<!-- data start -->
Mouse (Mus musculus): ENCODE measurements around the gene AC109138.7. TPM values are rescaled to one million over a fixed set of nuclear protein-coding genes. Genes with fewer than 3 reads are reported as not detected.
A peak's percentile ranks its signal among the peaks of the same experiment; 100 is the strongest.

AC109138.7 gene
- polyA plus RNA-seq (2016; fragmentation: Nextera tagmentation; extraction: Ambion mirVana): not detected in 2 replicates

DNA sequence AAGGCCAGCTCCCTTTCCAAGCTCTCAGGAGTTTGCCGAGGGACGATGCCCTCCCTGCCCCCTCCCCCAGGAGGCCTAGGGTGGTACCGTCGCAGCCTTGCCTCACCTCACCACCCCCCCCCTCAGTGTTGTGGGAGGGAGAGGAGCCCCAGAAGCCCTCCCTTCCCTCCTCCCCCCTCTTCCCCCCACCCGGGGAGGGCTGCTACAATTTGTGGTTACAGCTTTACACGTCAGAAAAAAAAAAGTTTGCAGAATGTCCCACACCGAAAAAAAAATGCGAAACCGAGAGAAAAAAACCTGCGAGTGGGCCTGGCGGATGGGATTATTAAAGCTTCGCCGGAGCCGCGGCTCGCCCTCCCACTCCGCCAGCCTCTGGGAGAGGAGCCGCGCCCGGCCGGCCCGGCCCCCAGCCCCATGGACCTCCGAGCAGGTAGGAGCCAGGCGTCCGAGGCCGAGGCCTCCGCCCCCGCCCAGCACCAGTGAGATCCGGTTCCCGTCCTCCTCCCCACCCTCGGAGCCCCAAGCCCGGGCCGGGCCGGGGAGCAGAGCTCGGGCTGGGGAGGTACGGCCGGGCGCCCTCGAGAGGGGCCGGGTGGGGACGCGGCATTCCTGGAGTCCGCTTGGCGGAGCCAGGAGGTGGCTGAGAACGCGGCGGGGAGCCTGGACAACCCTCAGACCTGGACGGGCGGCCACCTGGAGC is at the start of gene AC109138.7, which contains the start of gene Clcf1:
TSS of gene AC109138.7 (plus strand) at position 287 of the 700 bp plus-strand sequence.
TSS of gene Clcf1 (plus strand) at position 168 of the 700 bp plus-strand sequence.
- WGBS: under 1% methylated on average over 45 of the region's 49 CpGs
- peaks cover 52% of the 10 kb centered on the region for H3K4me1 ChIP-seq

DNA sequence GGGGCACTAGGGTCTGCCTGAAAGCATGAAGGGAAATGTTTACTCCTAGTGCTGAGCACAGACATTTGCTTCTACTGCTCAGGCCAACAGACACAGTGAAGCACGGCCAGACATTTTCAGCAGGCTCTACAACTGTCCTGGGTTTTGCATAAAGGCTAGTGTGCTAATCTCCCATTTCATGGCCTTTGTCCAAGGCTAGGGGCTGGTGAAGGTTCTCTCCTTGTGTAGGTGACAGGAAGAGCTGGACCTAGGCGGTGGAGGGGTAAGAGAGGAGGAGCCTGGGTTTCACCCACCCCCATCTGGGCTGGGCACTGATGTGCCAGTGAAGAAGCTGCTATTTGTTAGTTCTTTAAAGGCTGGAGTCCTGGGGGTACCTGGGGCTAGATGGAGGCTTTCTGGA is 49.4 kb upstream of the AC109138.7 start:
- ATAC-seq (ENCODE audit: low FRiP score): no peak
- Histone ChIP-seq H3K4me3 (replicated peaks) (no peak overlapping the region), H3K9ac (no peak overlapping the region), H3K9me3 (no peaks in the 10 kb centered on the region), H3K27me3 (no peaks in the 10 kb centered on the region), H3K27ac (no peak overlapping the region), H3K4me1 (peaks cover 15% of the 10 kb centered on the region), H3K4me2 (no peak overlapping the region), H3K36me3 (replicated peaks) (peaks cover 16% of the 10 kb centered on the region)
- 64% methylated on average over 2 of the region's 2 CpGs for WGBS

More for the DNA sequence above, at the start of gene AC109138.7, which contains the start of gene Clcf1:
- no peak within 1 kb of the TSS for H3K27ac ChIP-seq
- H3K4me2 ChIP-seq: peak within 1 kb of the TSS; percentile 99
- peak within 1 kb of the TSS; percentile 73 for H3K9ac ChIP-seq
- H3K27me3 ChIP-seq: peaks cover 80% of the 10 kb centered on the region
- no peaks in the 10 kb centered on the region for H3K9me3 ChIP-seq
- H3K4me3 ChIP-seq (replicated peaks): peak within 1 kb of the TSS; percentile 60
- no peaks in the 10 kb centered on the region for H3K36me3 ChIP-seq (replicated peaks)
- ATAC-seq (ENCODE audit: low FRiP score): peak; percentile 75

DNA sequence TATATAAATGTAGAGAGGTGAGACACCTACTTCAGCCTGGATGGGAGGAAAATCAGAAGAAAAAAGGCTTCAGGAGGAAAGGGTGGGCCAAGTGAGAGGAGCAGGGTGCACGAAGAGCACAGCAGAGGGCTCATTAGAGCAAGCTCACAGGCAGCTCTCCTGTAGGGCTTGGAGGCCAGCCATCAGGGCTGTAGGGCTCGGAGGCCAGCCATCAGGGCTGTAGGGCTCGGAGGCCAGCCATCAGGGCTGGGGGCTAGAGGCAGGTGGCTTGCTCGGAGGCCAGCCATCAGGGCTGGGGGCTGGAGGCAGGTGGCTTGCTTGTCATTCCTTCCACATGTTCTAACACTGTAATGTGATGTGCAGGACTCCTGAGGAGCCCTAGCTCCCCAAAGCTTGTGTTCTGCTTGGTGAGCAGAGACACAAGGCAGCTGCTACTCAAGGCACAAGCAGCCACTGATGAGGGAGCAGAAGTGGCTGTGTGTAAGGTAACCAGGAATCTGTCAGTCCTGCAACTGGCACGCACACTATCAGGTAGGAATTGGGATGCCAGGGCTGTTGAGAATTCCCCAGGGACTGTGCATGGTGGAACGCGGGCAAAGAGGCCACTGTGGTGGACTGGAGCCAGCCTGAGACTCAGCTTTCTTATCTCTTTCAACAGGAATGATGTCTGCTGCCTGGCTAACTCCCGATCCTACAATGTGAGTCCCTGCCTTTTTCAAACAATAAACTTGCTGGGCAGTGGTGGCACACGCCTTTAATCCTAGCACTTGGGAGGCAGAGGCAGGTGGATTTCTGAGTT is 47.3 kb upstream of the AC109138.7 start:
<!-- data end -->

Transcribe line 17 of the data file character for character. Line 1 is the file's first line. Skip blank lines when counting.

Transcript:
- peak within 1 kb of the TSS; percentile 73 for H3K9ac ChIP-seq